|Approach: Manual practices relying on the cheesemaker's skill
|Approach: Highly automated, standardized processes
The farmstead model prioritizes quality. But smaller production volume also means higher prices for most handcrafted Irish farm cheddars.
For some cheese lovers though, deep flavors and painstaking practices justify costs for noteworthy Irish cheddar. Generous flavor complexity from seasonal milk merits the occasional splurge.
Key Takeaway: Traditional methods drive depth for farmstead Irish cheddar which exacts higher prices than commercial types.
Is Irish cheddar better than regular cheddar?
This is subjective, but many cheese experts and gourmands prefer the depth and complexity farmhouse Irish cheddars offer over mass-produced versions. Sweet, nutty flavors complement the expected sharpness in grass-fed Irish cheddars. Fans applaud the creaminess and skillful aging that small dairy farmsteads achieve.
Why is Irish cheddar white if cheddar is orange?
Orange color in cheddar comes from adding annatto, not the cheesemaking process itself. Many farmstead Irish cheddars rely solely on the milk's natural hue. This results in white to pale yellow colors reminiscent of traditional uncolored cheddars. Some Irish producers do add annatto though for a richer orange shade.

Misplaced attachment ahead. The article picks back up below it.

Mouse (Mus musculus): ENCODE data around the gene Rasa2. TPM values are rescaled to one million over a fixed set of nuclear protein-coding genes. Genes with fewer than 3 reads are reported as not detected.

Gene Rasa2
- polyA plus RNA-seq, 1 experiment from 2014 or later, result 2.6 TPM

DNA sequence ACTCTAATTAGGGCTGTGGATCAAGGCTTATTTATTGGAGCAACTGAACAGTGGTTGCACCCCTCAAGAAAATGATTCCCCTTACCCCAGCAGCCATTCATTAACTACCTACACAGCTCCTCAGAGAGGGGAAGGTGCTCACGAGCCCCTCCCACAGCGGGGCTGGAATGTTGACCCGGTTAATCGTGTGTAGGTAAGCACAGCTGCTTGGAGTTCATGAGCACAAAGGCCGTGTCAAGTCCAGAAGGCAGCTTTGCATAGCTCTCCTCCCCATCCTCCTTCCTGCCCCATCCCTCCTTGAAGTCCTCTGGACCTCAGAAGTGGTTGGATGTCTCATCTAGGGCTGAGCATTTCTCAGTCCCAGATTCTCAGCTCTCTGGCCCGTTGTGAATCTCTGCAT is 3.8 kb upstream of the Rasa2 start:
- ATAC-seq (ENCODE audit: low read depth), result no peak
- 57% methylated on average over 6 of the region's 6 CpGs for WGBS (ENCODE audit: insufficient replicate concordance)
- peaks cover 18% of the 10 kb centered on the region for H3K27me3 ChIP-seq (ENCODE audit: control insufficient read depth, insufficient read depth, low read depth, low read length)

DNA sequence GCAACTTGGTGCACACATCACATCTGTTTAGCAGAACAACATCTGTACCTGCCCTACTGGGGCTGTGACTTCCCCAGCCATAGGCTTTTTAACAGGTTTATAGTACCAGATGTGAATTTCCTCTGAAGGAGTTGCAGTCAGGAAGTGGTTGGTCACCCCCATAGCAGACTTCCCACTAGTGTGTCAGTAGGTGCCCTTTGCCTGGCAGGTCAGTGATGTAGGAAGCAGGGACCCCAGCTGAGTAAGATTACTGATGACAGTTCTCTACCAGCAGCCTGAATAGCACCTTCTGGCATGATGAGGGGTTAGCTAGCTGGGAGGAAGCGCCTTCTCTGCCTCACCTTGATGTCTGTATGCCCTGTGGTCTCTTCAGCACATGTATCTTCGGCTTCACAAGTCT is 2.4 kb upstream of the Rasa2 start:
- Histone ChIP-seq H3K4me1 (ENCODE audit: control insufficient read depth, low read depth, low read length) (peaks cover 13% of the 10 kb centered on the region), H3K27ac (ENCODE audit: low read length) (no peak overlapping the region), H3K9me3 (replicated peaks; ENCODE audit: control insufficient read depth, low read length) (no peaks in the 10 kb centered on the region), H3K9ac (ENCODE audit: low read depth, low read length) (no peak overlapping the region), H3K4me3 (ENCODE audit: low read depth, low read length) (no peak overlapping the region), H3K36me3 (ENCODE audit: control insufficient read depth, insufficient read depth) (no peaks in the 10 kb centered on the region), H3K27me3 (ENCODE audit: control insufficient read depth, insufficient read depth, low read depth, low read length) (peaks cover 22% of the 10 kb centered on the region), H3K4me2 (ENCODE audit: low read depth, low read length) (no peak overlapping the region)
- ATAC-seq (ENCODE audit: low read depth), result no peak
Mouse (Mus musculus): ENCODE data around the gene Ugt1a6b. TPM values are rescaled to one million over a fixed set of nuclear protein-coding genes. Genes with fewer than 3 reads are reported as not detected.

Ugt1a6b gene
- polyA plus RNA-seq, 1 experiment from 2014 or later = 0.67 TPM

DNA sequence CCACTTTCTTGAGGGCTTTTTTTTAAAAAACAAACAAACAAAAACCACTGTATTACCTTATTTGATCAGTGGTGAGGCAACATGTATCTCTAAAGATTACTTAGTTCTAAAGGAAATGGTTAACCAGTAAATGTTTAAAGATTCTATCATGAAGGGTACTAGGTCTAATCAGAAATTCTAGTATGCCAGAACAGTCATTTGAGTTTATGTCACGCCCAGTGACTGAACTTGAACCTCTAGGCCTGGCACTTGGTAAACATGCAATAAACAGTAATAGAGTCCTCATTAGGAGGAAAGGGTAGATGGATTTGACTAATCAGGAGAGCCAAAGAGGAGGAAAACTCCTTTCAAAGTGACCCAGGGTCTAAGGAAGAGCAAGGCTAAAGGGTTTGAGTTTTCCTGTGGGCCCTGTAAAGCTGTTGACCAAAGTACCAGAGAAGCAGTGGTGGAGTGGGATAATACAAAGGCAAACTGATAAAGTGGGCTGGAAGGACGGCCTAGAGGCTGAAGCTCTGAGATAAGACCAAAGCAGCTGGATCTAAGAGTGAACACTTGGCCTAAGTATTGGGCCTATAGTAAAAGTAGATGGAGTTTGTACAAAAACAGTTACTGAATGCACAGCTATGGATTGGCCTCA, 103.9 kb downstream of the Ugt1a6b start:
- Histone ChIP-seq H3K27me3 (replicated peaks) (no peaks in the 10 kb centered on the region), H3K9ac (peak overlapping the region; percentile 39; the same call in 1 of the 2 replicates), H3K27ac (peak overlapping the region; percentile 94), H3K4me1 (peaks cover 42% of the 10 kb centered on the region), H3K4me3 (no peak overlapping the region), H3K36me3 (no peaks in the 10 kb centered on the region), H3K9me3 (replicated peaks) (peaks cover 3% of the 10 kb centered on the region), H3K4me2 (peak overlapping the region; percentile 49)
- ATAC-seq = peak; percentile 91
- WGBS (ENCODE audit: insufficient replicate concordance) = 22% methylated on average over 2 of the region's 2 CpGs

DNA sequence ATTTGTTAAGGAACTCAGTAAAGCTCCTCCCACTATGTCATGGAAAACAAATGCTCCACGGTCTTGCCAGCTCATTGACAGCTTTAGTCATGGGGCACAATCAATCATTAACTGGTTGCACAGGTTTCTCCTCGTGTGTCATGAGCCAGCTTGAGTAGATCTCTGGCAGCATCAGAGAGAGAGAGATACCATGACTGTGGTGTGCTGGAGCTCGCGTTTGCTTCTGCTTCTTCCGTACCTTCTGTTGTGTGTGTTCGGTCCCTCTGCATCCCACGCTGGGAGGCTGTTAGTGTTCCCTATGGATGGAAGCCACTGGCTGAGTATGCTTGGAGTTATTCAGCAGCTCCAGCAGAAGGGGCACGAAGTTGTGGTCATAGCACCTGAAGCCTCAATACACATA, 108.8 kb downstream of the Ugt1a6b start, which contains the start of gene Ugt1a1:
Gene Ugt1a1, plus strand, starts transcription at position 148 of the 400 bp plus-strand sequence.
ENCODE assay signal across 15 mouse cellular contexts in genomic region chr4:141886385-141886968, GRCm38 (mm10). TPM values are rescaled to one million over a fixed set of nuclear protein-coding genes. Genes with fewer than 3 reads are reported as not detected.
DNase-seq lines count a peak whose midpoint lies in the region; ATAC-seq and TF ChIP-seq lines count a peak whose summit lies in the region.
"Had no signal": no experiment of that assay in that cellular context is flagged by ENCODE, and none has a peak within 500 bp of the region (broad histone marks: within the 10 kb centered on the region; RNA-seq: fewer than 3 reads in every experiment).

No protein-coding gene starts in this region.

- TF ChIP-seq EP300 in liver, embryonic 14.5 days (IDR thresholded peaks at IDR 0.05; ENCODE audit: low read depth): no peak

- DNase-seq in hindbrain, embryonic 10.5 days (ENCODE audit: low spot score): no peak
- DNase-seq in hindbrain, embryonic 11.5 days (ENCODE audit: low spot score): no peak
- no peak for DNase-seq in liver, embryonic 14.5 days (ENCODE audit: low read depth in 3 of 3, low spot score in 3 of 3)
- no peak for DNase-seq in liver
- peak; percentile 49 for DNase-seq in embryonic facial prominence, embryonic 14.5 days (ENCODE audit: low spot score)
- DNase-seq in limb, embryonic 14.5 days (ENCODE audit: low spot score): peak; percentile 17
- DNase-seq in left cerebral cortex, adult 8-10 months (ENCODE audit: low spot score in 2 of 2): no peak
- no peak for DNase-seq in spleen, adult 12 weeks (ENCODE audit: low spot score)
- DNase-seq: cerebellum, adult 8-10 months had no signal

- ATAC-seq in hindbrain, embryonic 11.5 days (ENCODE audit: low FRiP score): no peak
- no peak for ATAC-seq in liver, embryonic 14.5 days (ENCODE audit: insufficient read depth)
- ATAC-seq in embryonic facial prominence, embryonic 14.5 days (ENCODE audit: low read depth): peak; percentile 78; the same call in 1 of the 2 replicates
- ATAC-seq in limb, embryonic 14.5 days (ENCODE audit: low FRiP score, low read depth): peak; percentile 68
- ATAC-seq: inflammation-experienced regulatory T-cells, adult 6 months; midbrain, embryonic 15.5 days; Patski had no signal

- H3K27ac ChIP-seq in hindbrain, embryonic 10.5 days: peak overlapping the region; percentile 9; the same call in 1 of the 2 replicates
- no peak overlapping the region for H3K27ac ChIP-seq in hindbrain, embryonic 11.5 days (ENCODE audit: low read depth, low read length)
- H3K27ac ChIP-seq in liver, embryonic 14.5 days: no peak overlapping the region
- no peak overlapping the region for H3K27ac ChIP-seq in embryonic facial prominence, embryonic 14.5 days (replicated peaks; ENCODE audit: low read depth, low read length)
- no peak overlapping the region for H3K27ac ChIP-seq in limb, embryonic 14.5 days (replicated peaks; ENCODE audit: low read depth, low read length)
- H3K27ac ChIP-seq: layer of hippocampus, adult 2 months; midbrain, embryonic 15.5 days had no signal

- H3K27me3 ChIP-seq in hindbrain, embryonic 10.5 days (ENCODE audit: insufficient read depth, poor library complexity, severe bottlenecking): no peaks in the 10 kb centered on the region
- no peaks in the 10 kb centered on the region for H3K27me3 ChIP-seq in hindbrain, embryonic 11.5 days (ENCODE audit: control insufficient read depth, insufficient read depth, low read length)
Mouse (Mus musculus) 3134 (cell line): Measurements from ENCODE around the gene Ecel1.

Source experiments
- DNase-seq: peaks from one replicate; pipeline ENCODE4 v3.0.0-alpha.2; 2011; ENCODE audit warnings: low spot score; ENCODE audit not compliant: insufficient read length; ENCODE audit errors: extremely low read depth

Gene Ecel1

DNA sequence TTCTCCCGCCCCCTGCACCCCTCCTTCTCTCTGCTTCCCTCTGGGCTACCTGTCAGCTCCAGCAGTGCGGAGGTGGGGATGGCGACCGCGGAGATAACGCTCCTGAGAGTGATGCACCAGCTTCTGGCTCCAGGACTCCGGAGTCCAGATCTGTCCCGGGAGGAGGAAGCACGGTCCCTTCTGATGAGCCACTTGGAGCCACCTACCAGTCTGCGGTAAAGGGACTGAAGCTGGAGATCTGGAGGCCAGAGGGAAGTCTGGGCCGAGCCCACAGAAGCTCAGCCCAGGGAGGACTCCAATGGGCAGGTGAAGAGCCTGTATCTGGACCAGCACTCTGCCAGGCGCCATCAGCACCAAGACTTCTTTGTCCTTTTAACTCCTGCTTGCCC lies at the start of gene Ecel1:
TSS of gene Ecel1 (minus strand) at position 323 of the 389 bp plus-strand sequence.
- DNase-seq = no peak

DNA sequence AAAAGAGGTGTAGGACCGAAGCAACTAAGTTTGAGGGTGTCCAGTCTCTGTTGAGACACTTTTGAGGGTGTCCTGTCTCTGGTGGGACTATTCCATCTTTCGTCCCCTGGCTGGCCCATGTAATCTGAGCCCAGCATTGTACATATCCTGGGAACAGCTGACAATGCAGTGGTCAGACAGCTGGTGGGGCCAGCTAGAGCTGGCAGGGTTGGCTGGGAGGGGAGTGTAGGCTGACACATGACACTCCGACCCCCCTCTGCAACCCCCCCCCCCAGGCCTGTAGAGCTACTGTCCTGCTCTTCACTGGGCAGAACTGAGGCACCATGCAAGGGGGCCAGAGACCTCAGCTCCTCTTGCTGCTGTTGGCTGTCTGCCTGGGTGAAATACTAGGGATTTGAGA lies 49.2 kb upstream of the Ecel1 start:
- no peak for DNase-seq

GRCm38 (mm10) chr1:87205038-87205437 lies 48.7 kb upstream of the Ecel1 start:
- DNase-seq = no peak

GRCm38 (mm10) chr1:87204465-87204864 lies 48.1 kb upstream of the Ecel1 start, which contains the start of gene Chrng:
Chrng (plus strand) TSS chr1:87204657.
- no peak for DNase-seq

Is Irish cheddar expensive?
Artisan farmstead Irish cheddars are priced higher than commercial mass-produced cheddar. Creating cheddar in small 5-15 kilogram wheels from grass-fed milk is labor-intensive. But for cheese lovers, the depth of flavor and dedication to time-honored approaches justify occasional splurging.
What beer pairs best with Irish cheddar?
Beer and cheddar are classic companions. Irish stouts like Guinness offer bittersweet chocolate notes melding beautifully with nutty sharp cheddar. Irish red ales also harmonize with caramel hints suiting aged cheese. When using Irish cheddar, choose Irish beers to fully embody flavors from the Emerald Isle.
Irish cheddar differs from regular cheddar in some key ways. The grass-fed cows produce richer, more yellow milk. Small family farms also make each cheese batch unique using traditional methods like cloth wrapping and longer aging. This develops more complex sweet and nutty flavors.
So artisan Irish farmhouse cheddars have deeper flavor character than mass-produced cheddars.